Frae: R. De Bruce Trotter, Galloway Gossip (1901), pp. 300-301

WHUN Mr G—n heard the gude news o’ the Colonel’s death, he said yt he wus that gled yt he took doon the fiddle an play’t hissel a tune. It wus Colonel G—n’s faither yt put G—e’s brither in the jeyl for prayin for the Queen. A suppose he wud ‘a’ putten him in joost the same if he hadna.

G—e wus a queer kin’ o’ man onywey, an folk said he wus daft. He wus daft aboot lasses, A dersay; but wha isna, some time or anither? an he wus awfu keen tae be mairry’t, only he wantit a young yin, no mair nor seventeen year aul’, an nane o’ the young yins wud hae him.

It’s queer hoo aul’ men ey wants young wifes; an nane o’ the young yins wantit him. Ye see he had nae kirk. If he had ‘a’ haen yin, the same yins wud ‘a’ been fit tae rive him tae bits but they wud ‘a’ haen him.

He ey practise’t his sermons wi the fiddle, an his favourite places for practeesin wus quarry-holes. Ye see he didna read his sermons the wey they do noo; he didna need tae do that, for he believe’t whut he preach’t, an sae efter he compose’t them he gaed his wa’s tae the quarry-hole, an mairch’t up an doon, wi his een on the lift, playin awa on the fiddle like the verra mischief, an roarin oot the sermon at the heicht o’ his voice. The wey he rave’t an rantit, an pavee’t an struttit like a French fencin maister, an the wey he turn’t up the whites o’ his een, every time a mair desperate scraich nor ordinary cam oot o’ the fiddle, ye wud ‘a’ thocht he wus possess’t.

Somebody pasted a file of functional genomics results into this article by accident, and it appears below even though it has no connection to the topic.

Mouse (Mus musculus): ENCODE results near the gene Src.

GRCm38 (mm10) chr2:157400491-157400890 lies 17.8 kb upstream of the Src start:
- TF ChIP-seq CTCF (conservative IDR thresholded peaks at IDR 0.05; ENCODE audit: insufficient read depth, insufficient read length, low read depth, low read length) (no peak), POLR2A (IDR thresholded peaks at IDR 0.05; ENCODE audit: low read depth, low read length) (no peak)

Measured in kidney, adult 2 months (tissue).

The bits o’ boys an lasses use’t tae get on the quarry-heid, an lie flat doon, an glower ower the broo at him an admire him; an their hair wud be stannin on en half the time. Nane o’ them eve try’t tae interrupt him whun he wus practisin; they wur fley’t for a joodgment.

He wus a fine singer, an a gran preacher, an wusna fley’t tae say whut he thocht; an whun ill-set folk annoy’t him, or some wild ne’er-do-weels wud throw sods or peats at him whun he wus preachin or prayin, he use’t tae stop an gie them a word or twa yt didna please them.



Partial Glossar

Definitions frae DSL (links are tae the relevant entries).

  • Rive ‘To tear, rend, rip, lacerate, of cloth, paper, skin or the like.’ [RIVE]
  • His wa’s ‘with verbs of motion, as comegaeganghasterinslipstapsit, later extended to others, after possess. prons., gen. in the form wa (orig. adv. accus.) or waas (orig. adv. gen., later construed as a pl.), and now only liter. or dial. in Eng. as to go one’s way, etc. The usage is little more than pleonastic, continuing the sense of the verb, sometimes connoting ‘away’.’ [WEY]
  • Verra mischief A’m shair this means the Deil, but A cannae see it in DSL. Trotter yaises the same phrase in the Wigtownshire volume o Gallowa Gossip: even the great Max Muller himself, or the verra Mischief couldna tell which was which.
  • Pavee ‘1. To caper, frisk, move in a quick light way, to cavort, “waltz around”; 2. to adopt an exaggeratedly courtly bearing, to strut, parade oneself, “show off”.’ [PAVIE]
  • Scraich ‘A shriek, screech, shrill strident sound.’ [SKRAICH]
  • Glower ‘To stare with wide-open eyes, to gaze intently and curiously.’ [GLOWER]
  • Fley’t ‘Frightened, scared, terrified.’ [FLEY]
  • Ill-set ‘Evilly disposed, “having evil propensities”; harsh, cruel ; surly, out of humour; lacking generosity, churlish.’